To Israel Pemberton
ALS: Princeton University Library
London, June 10. 1758
I receiv’d your Favour of the 16th. of March9 but a few days since, which is the first I have had, except a Copy of the Enquiry that came to hand some time ago, but without a Letter, so that I did not know who sent it. I think it well drawn up; and since there seems to be no farther Hopes of accommodating Matters with the Proprietaries, I see no reason to favour them longer by secreting it, and think to put it to Press to morrow.1
The obtaining Justice for the Indians is, to be sure, a Matter of the utmost Importance, and I make no doubt we shall be able to effect it; tho’ the Proprietaries are at present on the high Ropes, make loud Declarations of their Innocence, all the Indian Complaints are father’d on the Malice of the Quakers, and they are determin’d to have Justice done to their Characters, &c.2
I was afraid before I left Pensilvania that your Friends plac’d too much Confidence in Croghan. He is now known better. The Account you give me of our People’s Management at the Treaties with the Indians is shocking! What a Mixture of Madness, Folly and Knavery!3
I shall write you more fully soon, and request a Continuance of your Correspondence. My Respects to the Gentlemen of your Friendly Association,4 and believe that I am, with great Esteem, Sir Your most obedient Servant
Addressed: To / Mr Israel Pemberton / Mercht / Philadelphia
Endorsed: London June 10. 1758 From Benja. Franklin.
9. Not found.
1. Charles Thomson’s An Enquiry into the Causes of the Alienation of the Delaware and Shawanese Indians … was not published until March 1759, with documents dated as late as Dec. 11, 1758, appended. See above, VII, 376 n, on Quaker unwillingness for BF to see the MS Enquiry. Pemberton wrote John Hunt, May 31, 1758, that he feared “your not communicating the Enquiry to Franklin before you did to Granville is not well received [?] by the former nor by his friends here.” Hunt replied, July 8, that “B.F. has not discovered any dislike or distance” on that account. Both letters in Pemberton Papers, Hist. Soc. Pa.
2. Indian policy in Pa. and in London was in a confused state; see above, pp. 69–80, for events and quarrels in Pa. Following the long series of conferences in January–February 1758 among Quakers, the Penns, and the King’s ministers, from which BF had been excluded, the Quakers went ahead with their plans to reform Indian policy. Wealthy Quakers subscribed £800 to underwrite an Indian trade to be conducted, according to a plan approved by Lord Granville, by the “fittest” persons (Quakers) under a special “charter.” They also urged their transatlantic brethren to restrain their dispute with the proprietary and royal officials. Though the Pa. Trade Act (see below, p. 399 n) fell “vastly short” of their hopes, London Quakers, urged on by Pemberton, pressed their views. They were so careful to avoid the appearance of working in concert with BF that their leaders, including Dr. Fothergill, apparently did not even see him from May through August 1758. Hunt, Fothergill, and others to the Trustees of the Friendly Association, May 26, 1758; Pemberton to Hunt, May 31, 1758; Hunt to Pemberton, July 8 and Aug. 3, 1758; all in Pemberton Papers, Hist. Soc. Pa.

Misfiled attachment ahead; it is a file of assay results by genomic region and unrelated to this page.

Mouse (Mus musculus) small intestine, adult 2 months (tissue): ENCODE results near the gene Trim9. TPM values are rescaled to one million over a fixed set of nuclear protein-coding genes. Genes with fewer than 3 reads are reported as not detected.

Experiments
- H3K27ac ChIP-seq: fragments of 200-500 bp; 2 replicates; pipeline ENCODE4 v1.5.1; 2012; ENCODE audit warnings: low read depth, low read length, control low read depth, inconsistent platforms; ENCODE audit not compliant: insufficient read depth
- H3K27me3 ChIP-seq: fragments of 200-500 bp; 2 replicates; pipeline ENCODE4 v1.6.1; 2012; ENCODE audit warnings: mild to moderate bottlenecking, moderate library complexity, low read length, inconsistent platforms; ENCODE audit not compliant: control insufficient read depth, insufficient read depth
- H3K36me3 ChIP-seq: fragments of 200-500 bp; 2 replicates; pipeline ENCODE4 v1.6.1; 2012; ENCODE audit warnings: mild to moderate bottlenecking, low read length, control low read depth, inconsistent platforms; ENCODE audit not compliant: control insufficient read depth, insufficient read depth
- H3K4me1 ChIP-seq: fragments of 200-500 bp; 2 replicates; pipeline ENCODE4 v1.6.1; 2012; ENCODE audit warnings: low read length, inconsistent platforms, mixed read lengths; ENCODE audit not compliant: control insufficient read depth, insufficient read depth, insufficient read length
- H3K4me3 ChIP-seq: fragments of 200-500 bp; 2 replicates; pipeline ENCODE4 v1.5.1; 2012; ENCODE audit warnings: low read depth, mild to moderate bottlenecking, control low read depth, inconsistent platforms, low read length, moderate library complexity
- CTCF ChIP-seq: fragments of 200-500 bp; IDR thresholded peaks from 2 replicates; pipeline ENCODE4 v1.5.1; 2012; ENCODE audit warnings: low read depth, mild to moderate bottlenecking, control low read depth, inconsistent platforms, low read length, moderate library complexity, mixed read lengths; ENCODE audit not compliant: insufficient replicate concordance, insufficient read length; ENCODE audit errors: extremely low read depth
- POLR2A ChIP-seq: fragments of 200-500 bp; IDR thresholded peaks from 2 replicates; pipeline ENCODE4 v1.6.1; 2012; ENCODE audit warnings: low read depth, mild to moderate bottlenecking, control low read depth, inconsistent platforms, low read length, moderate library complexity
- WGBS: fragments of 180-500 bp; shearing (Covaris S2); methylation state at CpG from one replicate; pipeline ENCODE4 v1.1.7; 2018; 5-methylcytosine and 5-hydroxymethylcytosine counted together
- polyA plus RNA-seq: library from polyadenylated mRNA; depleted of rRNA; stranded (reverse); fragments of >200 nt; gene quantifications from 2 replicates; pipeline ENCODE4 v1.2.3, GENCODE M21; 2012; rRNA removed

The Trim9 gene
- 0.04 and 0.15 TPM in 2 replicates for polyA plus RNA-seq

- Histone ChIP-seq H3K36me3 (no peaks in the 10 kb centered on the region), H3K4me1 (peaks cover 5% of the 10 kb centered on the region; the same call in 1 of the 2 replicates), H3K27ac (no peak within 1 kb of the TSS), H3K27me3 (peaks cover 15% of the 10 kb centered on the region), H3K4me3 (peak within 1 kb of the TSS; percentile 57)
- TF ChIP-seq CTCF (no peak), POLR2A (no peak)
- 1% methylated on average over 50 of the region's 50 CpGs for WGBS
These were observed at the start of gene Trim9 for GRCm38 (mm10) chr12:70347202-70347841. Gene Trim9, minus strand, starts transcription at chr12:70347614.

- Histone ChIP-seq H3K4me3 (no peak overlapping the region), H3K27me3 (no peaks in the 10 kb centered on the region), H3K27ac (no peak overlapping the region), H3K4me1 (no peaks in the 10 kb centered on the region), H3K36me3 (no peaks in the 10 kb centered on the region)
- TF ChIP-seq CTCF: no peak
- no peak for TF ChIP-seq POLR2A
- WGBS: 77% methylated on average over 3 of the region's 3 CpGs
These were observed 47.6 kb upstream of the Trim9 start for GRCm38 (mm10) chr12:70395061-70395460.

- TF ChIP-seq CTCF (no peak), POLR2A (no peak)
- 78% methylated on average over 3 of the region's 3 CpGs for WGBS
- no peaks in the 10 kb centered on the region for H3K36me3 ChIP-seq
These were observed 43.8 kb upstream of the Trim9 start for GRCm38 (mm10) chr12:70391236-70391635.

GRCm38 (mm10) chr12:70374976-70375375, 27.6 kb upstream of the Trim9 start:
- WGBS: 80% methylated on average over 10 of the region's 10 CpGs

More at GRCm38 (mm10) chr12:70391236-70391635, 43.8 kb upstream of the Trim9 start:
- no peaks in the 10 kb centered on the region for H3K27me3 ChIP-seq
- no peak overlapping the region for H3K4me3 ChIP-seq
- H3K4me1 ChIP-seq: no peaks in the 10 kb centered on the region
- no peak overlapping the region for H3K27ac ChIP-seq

Other strains were apparent, too. Isaac Norris and many other Pennsylvania Quakers were as much concerned with Assembly rights as BF, and thus shared his differences with Pemberton and the Friendly Association. A dispute among proprietary officials over a report by the governor’s Council on Indian grievances held up its entry into the Council minutes for a year, and probably caused Thomas Penn to wonder what information he could depend on. With divided counsels within nearly all parties on both sides of the Atlantic, it is little wonder that Penn told Peters “we should not be too forward to settle” Indian grievances, and that at the same time he badgered the Pa. agents to act on the claims. To Peters, July 5, 1758 (Penn Papers, Hist. Soc. Pa.), and to Richard Partridge, July 6, 1758 (APS). BF delayed a formal petition to the Privy Council on behalf of the Indians until Feb. 2, 1759. With these difficulties in mind, and remembering that prejudices persisted in England against Quaker government in Pa., Fothergill told his American friends: “B. Franklin has not yet been able to make much progress in his affairs. Reason is heard with fear: the fairest representations, are considered as the effects of superior art; and his reputation as a man, a philosopher and a statesman, only seem to render his station more difficult and perplexing. … You must allow him time, and without repining. He is equally able and sollicitous to serve the province, but his obstructions are next to insurmountable: Great pains had been taken, and very successfully to render him odious and his integrity suspected, to those very persons to whom he must first apply. These suspicions can only be worn off by time, and prudence.” Fothergill to Pemberton, June 12, 1758, Etting-Pemberton Papers, Hist. Soc. Pa.
3. See above, VII, 265–6 n, for Quaker disappointment in George Croghan.
4. See above, VII, 18 n.